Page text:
Japan’s Cabinet Satellite Intelligence Centre’s study showed the objects it sighted on Wednesday were up to eight metres in length and four metres wide.

Jiji Press cited an official at the office as saying they were “highly likely” to be from the plane.

The Thai and Japanese sightings came after satellite data from Australia, China and France had also shown floating objects possibly related to flight MH370. But nothing has so far been retrieved despite the huge multinational search.

“This is a credible new lead and will be thoroughly investigated today,” Australian Prime Minister Tony Abbott said of the revised search area.

The updated advice was provided by an international investigation team in Malaysia, with the Australian Transport Safety Bureau determining “that this is the most credible lead to where debris may be located”.

The new search area measures about 319,000 square kilometres (127,600 sq miles) and is around 1,850 kilometres west of Perth. Australia is re-positioning its satellites to focus on it.


Black box deadline



As the search intensifies, the United States said it was sending a second P-8 Poseidon – an advanced surveillance plane – to Perth.


Thursday’s suspension of the air search caused mounting concern as the clock ticks on the tracking signal emitted by the plane’s “black box” of flight data.


It will expire after roughly 30 days, around April 8.


The US Pacific Fleet has moved a Towed Pinger Locator hydrophone and Bluefin-21 Side-scan sonar to Perth, to try to locate the box as soon as an approximate crash site is established.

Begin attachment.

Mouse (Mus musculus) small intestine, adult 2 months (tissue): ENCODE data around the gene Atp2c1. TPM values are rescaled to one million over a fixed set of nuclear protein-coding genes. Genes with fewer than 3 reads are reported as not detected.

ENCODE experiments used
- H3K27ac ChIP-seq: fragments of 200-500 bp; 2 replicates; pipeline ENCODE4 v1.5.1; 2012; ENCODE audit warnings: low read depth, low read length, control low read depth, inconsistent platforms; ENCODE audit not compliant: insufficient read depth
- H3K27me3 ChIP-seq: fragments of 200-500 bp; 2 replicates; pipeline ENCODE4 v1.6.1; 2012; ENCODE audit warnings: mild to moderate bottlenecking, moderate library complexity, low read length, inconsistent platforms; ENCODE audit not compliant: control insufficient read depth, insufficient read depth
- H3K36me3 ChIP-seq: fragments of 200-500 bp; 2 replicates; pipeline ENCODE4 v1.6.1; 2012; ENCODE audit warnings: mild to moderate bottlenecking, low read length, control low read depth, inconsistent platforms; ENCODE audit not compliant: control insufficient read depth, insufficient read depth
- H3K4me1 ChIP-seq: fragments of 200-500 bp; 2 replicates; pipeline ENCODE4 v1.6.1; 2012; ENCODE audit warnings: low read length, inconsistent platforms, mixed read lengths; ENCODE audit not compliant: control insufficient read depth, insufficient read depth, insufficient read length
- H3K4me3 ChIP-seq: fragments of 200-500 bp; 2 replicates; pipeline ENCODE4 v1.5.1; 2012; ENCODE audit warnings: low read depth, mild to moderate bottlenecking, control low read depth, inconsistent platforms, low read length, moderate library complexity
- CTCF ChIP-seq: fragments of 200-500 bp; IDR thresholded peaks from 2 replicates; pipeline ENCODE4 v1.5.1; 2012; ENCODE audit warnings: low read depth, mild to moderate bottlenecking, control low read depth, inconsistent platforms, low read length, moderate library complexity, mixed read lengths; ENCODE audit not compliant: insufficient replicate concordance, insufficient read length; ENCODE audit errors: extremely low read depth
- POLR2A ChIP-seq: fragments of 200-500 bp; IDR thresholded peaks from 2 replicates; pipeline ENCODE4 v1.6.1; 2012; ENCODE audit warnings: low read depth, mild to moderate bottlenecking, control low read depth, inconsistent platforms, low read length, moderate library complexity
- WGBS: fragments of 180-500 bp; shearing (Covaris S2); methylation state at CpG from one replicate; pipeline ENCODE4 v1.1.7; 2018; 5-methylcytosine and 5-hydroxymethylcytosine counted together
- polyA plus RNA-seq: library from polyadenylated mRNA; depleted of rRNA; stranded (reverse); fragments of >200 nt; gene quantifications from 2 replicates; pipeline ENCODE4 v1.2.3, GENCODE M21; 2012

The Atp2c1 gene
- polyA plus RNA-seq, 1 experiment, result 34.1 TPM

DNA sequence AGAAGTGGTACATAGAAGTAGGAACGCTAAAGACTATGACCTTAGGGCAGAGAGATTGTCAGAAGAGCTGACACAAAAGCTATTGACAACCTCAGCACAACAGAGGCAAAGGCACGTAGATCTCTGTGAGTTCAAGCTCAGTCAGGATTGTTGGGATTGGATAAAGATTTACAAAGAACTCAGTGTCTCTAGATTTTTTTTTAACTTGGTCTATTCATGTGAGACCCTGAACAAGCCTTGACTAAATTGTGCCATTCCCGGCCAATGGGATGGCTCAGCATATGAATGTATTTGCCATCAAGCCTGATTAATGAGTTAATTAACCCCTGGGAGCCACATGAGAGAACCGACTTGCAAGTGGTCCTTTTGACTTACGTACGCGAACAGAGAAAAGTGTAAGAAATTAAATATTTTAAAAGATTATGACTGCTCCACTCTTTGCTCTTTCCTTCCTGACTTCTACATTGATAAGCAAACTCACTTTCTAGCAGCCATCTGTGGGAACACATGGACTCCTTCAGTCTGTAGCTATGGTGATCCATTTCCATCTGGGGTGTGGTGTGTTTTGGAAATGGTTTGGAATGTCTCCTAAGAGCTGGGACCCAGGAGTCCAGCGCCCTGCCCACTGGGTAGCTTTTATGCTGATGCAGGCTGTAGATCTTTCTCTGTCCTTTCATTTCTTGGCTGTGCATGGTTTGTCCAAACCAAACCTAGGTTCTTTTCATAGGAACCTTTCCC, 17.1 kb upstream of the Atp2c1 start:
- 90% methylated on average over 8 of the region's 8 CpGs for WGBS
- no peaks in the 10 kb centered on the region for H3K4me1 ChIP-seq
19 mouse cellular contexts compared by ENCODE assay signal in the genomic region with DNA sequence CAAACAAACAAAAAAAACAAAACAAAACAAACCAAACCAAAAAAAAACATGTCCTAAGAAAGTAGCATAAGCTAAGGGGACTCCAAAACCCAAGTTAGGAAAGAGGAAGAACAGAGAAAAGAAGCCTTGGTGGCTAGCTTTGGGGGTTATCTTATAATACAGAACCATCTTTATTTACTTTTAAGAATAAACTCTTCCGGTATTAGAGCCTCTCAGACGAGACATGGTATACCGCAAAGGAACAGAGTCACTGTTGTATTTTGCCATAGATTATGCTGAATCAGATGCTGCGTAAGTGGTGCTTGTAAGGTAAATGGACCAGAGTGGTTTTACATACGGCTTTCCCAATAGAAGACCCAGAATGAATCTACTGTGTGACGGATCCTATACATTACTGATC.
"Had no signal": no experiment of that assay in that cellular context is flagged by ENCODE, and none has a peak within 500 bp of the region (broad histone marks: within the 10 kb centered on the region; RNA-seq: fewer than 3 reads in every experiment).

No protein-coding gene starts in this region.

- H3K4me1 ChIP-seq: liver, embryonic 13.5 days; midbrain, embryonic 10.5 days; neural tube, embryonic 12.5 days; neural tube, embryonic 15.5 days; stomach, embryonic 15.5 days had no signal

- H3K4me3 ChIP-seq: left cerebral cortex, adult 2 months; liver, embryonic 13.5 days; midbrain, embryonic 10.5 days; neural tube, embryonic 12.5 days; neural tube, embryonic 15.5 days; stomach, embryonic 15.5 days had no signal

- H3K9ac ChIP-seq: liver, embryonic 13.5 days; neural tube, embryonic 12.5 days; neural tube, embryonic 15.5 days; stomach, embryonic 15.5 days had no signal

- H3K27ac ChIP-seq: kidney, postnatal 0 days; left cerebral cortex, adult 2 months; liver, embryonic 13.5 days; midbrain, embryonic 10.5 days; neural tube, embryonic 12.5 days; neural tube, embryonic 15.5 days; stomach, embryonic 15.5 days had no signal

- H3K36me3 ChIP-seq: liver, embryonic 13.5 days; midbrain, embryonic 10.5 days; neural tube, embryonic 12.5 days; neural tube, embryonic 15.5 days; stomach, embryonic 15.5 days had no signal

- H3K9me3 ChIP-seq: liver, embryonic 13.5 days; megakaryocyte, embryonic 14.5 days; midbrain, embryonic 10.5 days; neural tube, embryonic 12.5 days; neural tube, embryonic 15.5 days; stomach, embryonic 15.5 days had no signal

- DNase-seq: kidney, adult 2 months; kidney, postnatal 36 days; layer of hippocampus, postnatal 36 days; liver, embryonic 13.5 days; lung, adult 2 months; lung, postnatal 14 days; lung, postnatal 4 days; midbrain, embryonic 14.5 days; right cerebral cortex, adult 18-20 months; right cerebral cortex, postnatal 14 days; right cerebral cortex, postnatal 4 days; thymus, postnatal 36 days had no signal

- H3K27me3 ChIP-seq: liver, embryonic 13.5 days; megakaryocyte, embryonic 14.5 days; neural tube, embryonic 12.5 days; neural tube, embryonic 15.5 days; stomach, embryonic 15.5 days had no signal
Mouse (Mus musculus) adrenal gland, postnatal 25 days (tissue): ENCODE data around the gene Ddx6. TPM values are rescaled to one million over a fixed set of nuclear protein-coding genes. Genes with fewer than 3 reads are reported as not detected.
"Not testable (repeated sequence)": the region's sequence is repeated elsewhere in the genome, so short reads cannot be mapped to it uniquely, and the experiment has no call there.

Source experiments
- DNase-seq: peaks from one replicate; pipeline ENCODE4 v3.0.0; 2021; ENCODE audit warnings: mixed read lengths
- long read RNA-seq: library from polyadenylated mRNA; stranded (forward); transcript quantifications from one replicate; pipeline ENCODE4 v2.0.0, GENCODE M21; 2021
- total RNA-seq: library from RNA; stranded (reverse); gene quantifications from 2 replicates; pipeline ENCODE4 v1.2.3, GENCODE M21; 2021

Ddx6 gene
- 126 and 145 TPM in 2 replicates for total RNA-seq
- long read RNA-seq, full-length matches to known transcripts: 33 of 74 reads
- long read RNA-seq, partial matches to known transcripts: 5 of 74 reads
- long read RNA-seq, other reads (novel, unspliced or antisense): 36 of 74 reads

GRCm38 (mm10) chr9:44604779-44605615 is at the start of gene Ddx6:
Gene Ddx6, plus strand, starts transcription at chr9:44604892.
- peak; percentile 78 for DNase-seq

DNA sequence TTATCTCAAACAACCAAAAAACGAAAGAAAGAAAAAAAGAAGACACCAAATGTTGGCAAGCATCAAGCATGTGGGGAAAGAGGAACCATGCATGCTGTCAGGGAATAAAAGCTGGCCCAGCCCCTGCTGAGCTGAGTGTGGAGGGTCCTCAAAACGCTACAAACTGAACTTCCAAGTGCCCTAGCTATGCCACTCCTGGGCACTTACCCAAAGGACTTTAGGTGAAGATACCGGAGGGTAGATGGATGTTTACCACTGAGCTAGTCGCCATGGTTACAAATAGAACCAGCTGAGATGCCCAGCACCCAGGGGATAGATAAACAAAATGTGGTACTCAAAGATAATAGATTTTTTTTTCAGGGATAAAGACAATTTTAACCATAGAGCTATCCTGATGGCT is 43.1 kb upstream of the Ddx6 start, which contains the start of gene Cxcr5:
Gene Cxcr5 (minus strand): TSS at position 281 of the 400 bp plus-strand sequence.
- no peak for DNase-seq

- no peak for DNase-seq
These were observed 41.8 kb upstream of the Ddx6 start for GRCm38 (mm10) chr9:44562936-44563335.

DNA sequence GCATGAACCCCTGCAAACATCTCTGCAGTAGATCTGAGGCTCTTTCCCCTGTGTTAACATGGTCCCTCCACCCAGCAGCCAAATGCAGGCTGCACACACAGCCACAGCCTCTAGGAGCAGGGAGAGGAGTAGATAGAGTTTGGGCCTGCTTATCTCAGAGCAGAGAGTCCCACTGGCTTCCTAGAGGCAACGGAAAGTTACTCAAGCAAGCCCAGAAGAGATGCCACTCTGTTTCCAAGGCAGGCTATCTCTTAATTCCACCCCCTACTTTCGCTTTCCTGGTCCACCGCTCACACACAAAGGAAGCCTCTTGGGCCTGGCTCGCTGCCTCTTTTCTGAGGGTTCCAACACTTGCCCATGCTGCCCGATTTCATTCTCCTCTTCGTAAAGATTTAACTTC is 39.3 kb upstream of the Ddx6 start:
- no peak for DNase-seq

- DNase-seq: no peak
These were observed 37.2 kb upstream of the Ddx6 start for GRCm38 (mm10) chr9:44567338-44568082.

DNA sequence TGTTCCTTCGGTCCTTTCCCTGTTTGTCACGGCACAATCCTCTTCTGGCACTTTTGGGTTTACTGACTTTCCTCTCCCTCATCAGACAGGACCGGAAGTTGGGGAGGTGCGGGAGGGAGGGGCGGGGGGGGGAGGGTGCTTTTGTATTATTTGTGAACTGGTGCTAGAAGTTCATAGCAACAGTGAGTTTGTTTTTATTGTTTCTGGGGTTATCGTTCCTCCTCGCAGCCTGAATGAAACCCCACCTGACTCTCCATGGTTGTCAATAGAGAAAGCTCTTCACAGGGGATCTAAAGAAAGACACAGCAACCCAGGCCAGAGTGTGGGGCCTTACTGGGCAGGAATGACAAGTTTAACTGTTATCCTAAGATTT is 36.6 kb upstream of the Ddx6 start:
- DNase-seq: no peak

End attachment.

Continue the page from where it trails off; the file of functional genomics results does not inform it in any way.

“It’s critical to continue searching for debris so we can reverse-forecast the wind, current and sea state since March 8th to recreate the position where MH370 possibly went into the water.” We’ve got to get this initial position right prior to deploying the Towed Pinger Locator since the MH370’s black box has a limited battery life and we can’t afford to lose time searching in the wrong area,” said Commander Tom Moneymaker, US 7th Fleet oceanographer.


Seeking closure, anguished families of those aboard are desperately awaiting solid evidence that might unlock one of aviation’s greatest riddles.


Until then, several of them refuse to accept the Malaysian government’s announcement – based on a complex British analysis of satellite data – that the plane was lost at sea.


Two-thirds of the passengers were from China and relatives there have accused the Malaysian government and airline of a cover-up and of botching their response.


In a letter to Beijing’s special envoy in Kuala Lumpur, they denounced Malaysia’s handling of the search and asked the Chinese government to set up its own “investigation office”.


A committee set up by relatives has also been in contact with US lawyers about a possible lawsuit against Malaysia Airlines.


“We question Malaysia’s motivations in misleading and delaying so as to miss the best moment to find MH370,” the relatives wrote in the letter to special envoy Zhang Yesui Thursday, blasting Kuala Lumpur’s behaviour as “irresponsible” and “inhumane”.


“We earnestly request that China establish an investigation office into MH370.”

Saudi Arabia lists Muslim Brotherhood among ‘terror’ groups

RIYADH: Saudi Arabia on Friday listed the Muslim Brotherhood and two Syrian groups as terrorist organisations and ordered citizens fighting abroad to return within 15 days or face imprisonment.